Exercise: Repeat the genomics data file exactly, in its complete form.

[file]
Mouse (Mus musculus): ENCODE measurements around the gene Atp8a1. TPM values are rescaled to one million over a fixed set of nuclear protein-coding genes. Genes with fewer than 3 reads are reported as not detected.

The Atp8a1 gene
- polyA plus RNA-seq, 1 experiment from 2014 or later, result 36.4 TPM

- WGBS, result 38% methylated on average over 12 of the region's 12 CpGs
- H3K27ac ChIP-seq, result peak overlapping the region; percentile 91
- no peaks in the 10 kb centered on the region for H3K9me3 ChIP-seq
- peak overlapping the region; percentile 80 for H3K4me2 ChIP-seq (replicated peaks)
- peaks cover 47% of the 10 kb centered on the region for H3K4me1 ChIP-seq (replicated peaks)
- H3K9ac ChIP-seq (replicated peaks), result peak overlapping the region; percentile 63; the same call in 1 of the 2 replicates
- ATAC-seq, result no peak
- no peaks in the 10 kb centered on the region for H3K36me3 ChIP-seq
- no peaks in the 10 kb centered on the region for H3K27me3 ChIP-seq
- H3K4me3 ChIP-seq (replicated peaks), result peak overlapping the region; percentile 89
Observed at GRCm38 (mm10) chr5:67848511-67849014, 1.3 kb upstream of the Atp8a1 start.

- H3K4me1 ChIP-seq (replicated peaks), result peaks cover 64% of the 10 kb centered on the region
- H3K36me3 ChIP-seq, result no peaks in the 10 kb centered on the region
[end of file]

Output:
Mouse (Mus musculus): ENCODE measurements around the gene Atp8a1. TPM values are rescaled to one million over a fixed set of nuclear protein-coding genes. Genes with fewer than 3 reads are reported as not detected.

The Atp8a1 gene
- polyA plus RNA-seq, 1 experiment from 2014 or later, result 36.4 TPM

- WGBS, result 38% methylated on average over 12 of the region's 12 CpGs
- H3K27ac ChIP-seq, result peak overlapping the region; percentile 91
- no peaks in the 10 kb centered on the region for H3K9me3 ChIP-seq
- peak overlapping the region; percentile 80 for H3K4me2 ChIP-seq (replicated peaks)
- peaks cover 47% of the 10 kb centered on the region for H3K4me1 ChIP-seq (replicated peaks)
- H3K9ac ChIP-seq (replicated peaks), result peak overlapping the region; percentile 63; the same call in 1 of the 2 replicates
- ATAC-seq, result no peak
- no peaks in the 10 kb centered on the region for H3K36me3 ChIP-seq
- no peaks in the 10 kb centered on the region for H3K27me3 ChIP-seq
- H3K4me3 ChIP-seq (replicated peaks), result peak overlapping the region; percentile 89
Observed at GRCm38 (mm10) chr5:67848511-67849014, 1.3 kb upstream of the Atp8a1 start.

- H3K4me1 ChIP-seq (replicated peaks), result peaks cover 64% of the 10 kb centered on the region
- H3K36me3 ChIP-seq, result no peaks in the 10 kb centered on the region